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Name that followspot! (Capitol #1001)

Discussion in 'Technical Theatre History' started by derekleffew, Sep 11, 2010.

  1. tjrobb

    tjrobb Active Member

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    If it was incandescent it was possibly to clean the lamp. After the globe started to blacken you would remove the lamp and rattle the powder around to reduce lumen loss by cleaning the globe. The new guy would often get a little violent and damage the filament. (FWIW, I am NOT speaking from experience. I was born well after halogen "replaced" incandescent).

    That, or the darn thing lost so much tungsten it showed up in the globe...
     
  2. derekleffew

    derekleffew Resident Curmudgeon Senior Team Premium Member

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    Correct, [USER]jstandfast[/USER] and tjrobb. The tungsten wire making up the filament of this and similar lamps was so thick that it hardly ever broke. But, as the tungsten molecules left the filament, they were deposited on the inside of the envelope, darkening it and severely decreasing light output (this was before the Halogen cycle).

    t20mbp.jpg
    https://www.interlight.biz/light-bulb/2100T24/8

    In the early 1980s, I used Kliegl Linnebach projectors having this lamp.
    248c77a.jpg 248c77b.jpg
    Kliegl made the projector from 1939 until at least 1977. (For the record, I don't remember this lamp haing the silica sand inside, but do remember others. Lamps for "Cannon" Lekos could not have the sand, as they were BBU±30.)


    Back to the question of WHY this lamp for followspots and scenic projectors?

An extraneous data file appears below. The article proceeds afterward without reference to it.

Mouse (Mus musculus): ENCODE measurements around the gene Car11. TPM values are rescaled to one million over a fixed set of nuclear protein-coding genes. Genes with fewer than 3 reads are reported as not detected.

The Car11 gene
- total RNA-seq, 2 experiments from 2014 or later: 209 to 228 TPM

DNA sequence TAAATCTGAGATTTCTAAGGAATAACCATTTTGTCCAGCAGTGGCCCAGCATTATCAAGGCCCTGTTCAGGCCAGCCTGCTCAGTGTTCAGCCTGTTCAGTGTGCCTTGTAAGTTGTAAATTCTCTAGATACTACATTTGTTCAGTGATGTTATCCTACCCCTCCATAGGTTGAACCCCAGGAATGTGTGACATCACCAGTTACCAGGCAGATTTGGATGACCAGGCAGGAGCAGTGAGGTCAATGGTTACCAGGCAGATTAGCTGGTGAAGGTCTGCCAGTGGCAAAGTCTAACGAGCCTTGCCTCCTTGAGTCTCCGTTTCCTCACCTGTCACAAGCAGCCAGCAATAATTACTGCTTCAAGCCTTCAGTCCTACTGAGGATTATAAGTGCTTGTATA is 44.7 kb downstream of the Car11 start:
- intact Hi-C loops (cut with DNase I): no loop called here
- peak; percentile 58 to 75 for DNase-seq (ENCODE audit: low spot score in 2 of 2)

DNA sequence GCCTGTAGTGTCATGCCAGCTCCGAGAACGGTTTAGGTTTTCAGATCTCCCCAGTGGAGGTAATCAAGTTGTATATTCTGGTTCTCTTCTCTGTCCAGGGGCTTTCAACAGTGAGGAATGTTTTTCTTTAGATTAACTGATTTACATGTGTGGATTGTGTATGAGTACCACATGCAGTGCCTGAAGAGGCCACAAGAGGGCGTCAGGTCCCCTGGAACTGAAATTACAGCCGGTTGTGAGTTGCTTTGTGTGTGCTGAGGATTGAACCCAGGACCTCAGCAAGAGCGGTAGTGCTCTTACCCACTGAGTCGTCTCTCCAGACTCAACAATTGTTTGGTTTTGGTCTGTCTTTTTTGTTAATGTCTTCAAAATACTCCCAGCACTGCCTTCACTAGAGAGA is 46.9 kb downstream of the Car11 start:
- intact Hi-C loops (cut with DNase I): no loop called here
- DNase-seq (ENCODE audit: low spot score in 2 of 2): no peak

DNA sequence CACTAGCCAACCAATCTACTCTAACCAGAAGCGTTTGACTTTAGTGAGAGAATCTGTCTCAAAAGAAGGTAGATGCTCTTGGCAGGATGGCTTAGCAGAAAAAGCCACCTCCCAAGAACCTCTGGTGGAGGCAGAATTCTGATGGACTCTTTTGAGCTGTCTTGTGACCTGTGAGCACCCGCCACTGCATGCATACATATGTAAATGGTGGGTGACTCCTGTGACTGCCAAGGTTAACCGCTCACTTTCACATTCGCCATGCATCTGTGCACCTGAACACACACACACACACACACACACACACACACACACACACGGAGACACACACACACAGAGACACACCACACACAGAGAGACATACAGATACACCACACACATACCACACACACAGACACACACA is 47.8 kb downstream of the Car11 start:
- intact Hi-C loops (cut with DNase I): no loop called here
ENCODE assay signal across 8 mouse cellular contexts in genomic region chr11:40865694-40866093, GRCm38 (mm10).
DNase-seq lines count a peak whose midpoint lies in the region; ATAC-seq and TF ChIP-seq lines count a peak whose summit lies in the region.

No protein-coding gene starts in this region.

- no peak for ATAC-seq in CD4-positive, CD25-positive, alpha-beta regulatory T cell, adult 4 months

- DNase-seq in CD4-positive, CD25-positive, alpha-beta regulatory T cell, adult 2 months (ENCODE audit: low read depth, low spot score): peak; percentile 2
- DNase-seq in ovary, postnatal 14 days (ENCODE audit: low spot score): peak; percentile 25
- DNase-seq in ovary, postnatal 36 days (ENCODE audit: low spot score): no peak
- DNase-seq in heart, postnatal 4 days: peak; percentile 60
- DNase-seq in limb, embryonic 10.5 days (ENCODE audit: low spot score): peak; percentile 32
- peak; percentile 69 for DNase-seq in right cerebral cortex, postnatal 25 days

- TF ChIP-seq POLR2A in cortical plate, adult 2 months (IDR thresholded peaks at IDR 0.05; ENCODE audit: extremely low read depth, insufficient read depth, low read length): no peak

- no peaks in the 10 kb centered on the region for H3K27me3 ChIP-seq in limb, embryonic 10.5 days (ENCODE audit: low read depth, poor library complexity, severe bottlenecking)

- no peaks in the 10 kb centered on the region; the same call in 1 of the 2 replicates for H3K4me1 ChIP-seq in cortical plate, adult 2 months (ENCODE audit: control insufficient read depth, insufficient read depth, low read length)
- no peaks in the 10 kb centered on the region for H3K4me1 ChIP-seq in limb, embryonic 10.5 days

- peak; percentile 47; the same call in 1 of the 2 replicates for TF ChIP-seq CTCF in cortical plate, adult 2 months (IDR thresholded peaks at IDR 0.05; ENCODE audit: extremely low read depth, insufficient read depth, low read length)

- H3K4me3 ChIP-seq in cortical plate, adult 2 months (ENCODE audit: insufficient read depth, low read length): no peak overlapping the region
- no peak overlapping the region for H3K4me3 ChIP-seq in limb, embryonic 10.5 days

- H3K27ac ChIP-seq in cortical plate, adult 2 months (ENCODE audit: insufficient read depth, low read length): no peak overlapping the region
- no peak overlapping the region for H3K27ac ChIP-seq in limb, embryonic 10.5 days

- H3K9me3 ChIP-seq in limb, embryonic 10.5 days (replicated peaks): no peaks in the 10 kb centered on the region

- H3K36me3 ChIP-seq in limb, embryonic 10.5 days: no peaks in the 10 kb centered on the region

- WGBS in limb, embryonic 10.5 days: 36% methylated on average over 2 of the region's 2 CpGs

Last edited: Sep 20, 2010
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  3. STEVETERRY

    STEVETERRY Well-Known Member

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    No, and no.

    ST
     
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  4. STEVETERRY

    STEVETERRY Well-Known Member

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    Precisely.

    ST
     
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  5. jra

    jra Member

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    IMAG0118.jpg IMAG0117.jpg IMAG0116.jpg IMAG0115.jpg IMAG0114.jpg IMAG0113.jpg IMAG0119.jpg Hi, trying to do some research on an vintage light I picked up, Its an old stage light that says Capitol Stage Lighting New York on it. Does anyone know where I could find some info on it, or how I could find a light bulb for it?
    Thanks,
    IMAG0119.jpg JRA
     
  6. derekleffew

    derekleffew Resident Curmudgeon Senior Team Premium Member

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  7. kydrus

    kydrus Member

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    Curious if anyone can offer some info on this old "gem" :) I stumbled across a few of these at our local community theatre and was just curious about them. Not my photo, but found this online to show what I was looking for. The fixture itself doesn't have any labels or markings that I can find. Thanks! [​IMG]
     
  8. sk8rsdad

    sk8rsdad Well-Known Member Premium Member Fight Leukemia

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    It's a fresnel, maybe a Strand Patt.45. It would be similar vintage to the Patt.23s hanging nearby.
     
  9. ErickP

    ErickP New Member

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    Just joined this group as I came across a Capital spot light, marked New York City on the back.

    I believe it to be some version of a "Quartzfollow" (which I fished out from one of these forums as a member posted this PDF page manual from the mid 60's early 70's)

    Would like any more info if anyone has any. Seems like a pretty unusual spot light as I can't seem to find another one like it online.
     

    Attached Files:

  10. JonCarter

    JonCarter Active Member

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    The powder was tungsten to clean the bulb. The "box" was a 120V-60V transformer. The purpose of the lower voltage lamp (60V 2100W) was 1) stronger filament, and 2) SMALLER filament for better optical performance. (Closer approximation to a point source.)

    I've enjoyed the newbies' comments.
     
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